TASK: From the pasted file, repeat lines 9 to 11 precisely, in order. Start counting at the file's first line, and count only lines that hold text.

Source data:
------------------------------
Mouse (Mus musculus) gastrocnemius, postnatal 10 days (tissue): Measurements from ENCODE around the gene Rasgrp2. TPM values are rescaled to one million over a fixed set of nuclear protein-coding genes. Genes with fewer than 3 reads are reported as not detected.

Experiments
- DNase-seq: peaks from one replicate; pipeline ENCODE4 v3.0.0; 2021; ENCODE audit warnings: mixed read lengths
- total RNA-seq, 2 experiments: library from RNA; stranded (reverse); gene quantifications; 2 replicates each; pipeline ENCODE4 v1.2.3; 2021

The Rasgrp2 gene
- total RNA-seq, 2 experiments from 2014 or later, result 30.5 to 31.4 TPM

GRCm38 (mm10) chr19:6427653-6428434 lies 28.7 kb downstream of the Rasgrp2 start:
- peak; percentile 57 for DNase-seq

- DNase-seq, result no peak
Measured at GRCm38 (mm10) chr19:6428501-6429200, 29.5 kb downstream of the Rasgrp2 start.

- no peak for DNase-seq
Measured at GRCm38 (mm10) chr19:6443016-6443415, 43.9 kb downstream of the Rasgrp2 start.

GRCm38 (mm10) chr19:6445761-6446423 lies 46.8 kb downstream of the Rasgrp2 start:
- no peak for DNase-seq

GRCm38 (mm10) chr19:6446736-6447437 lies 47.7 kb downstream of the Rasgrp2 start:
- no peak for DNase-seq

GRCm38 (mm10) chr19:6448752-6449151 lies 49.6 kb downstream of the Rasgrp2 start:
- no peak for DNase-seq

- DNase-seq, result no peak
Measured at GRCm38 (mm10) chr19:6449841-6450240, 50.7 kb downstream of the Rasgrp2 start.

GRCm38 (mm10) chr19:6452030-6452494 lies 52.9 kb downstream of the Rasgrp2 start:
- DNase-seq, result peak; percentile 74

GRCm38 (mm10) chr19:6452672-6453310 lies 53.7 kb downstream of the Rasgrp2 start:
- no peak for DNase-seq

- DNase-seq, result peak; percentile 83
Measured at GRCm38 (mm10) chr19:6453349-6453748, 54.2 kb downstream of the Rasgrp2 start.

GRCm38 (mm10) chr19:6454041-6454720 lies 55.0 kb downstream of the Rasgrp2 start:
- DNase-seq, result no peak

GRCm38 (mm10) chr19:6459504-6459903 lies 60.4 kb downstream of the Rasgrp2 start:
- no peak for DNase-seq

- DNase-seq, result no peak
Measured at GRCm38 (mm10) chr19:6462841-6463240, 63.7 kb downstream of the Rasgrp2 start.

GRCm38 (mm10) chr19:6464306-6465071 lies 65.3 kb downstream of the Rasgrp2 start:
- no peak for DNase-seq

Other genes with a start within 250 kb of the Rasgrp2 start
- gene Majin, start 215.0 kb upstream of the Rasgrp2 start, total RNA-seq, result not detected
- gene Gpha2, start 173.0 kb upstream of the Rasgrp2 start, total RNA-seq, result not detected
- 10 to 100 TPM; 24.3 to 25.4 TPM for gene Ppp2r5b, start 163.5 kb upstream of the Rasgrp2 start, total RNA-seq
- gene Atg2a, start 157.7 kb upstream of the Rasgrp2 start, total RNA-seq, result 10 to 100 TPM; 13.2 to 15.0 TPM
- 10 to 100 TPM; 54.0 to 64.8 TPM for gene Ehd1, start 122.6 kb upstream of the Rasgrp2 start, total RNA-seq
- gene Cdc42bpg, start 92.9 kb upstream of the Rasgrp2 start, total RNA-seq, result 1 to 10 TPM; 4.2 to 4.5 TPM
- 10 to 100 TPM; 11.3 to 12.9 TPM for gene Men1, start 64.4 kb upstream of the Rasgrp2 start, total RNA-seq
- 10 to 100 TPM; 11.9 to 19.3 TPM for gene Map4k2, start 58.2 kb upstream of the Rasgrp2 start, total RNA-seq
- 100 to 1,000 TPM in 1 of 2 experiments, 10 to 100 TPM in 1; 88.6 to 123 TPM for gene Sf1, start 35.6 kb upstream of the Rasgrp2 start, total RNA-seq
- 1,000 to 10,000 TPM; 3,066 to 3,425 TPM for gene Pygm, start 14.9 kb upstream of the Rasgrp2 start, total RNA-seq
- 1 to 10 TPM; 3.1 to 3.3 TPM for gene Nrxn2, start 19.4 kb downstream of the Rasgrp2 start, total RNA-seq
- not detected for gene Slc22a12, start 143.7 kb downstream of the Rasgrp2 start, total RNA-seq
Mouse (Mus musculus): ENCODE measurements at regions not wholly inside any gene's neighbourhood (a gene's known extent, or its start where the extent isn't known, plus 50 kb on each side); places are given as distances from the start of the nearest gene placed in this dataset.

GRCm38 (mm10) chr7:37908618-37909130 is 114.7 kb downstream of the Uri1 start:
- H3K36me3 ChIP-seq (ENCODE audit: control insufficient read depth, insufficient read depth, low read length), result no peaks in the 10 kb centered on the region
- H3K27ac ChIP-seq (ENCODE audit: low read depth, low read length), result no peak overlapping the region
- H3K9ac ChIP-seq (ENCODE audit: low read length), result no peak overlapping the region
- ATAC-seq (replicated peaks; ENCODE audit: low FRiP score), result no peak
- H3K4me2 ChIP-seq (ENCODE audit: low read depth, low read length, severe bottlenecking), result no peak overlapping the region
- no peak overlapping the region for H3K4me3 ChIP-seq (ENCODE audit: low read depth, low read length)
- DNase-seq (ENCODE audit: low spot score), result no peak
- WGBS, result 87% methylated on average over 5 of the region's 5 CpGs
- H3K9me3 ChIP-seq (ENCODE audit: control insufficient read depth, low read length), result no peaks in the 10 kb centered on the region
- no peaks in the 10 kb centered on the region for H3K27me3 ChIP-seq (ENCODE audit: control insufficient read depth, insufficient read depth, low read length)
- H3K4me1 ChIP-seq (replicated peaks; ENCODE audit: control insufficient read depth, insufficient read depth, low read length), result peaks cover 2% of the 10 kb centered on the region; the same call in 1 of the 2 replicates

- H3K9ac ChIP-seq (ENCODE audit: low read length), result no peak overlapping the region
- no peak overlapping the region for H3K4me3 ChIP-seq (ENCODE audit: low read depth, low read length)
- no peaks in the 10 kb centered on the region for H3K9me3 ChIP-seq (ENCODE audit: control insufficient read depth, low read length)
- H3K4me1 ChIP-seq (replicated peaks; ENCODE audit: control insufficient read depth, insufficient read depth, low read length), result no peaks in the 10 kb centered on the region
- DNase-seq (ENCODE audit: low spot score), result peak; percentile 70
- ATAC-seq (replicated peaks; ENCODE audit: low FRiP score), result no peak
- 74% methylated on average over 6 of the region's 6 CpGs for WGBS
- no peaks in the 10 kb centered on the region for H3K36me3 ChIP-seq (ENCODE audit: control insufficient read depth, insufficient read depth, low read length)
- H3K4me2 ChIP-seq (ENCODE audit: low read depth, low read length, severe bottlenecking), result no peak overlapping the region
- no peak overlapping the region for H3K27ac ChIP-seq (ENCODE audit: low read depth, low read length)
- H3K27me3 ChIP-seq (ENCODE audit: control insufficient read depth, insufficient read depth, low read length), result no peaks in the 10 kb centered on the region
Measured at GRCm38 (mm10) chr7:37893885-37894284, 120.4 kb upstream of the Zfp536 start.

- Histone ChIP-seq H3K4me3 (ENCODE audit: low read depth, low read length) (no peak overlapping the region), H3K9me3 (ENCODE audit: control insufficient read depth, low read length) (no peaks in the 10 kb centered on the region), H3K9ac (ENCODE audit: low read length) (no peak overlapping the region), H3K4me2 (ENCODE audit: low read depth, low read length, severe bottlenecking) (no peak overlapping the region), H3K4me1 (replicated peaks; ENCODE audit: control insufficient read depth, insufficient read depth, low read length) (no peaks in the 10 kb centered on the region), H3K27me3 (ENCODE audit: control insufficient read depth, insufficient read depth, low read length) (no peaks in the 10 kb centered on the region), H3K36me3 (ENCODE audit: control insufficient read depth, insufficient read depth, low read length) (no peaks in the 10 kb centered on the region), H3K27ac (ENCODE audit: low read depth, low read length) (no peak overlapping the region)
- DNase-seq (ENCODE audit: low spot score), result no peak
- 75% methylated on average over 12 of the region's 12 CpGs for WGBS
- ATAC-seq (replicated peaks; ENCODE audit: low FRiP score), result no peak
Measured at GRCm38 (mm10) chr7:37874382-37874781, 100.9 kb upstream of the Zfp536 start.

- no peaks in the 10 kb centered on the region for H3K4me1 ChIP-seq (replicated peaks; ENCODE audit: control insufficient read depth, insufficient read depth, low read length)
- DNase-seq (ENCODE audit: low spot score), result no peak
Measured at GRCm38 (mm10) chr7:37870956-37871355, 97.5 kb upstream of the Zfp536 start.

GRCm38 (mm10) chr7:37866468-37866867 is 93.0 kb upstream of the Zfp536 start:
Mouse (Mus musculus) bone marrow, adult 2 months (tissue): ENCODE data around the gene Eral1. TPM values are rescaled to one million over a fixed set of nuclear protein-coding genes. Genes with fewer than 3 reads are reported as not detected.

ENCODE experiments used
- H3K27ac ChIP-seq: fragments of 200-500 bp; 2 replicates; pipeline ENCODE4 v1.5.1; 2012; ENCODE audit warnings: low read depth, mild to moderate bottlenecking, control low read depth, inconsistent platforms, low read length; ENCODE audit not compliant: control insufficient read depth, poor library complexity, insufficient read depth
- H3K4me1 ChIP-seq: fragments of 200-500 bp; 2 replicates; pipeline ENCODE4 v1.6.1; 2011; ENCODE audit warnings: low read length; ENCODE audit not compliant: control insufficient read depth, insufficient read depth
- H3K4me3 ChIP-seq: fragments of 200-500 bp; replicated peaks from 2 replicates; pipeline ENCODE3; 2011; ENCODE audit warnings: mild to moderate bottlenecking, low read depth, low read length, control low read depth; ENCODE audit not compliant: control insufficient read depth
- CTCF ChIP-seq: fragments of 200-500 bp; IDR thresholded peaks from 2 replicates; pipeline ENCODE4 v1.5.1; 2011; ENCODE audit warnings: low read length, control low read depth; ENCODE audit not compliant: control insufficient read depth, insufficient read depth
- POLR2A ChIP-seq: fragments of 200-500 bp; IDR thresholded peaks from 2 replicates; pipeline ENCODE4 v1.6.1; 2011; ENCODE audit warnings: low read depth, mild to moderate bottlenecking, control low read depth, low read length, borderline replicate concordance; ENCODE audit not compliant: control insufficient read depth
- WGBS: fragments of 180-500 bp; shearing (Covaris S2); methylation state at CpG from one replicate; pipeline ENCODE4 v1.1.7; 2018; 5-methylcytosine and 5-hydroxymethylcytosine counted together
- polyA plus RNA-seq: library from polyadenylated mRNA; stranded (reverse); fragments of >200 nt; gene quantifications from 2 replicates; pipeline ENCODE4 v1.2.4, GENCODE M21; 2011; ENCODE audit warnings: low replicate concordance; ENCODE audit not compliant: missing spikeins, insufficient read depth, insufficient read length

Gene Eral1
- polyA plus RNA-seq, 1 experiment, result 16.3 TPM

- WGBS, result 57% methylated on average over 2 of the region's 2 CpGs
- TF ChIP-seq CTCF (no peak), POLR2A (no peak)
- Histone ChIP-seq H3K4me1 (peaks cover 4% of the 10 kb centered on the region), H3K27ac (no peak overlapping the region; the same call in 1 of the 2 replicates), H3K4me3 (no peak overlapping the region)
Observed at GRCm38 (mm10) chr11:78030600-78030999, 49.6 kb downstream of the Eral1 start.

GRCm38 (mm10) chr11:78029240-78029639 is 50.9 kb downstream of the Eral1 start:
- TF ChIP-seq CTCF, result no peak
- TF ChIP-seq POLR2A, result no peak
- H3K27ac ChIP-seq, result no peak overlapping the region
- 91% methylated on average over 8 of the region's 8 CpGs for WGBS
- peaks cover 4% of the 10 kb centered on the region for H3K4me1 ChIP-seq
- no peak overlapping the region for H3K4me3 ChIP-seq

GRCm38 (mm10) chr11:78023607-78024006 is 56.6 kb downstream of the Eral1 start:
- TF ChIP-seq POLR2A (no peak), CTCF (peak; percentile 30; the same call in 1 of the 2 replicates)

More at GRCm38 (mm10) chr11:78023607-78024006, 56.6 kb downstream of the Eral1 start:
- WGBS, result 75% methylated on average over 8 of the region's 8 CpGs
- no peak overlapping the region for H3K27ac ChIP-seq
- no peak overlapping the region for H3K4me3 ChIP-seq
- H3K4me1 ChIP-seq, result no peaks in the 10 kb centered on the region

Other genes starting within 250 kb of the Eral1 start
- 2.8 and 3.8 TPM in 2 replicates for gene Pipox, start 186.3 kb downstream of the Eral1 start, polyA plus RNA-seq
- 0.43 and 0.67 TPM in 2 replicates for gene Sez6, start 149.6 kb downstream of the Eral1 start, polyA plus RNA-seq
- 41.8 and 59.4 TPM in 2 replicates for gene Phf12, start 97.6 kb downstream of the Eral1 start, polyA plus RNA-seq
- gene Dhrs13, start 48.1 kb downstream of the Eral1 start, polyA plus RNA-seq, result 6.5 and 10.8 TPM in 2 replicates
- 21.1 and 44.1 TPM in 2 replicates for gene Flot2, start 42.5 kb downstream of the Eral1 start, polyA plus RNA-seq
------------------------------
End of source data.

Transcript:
- DNase-seq, result no peak
Measured at GRCm38 (mm10) chr19:6428501-6429200, 29.5 kb downstream of the Rasgrp2 start.

- no peak for DNase-seq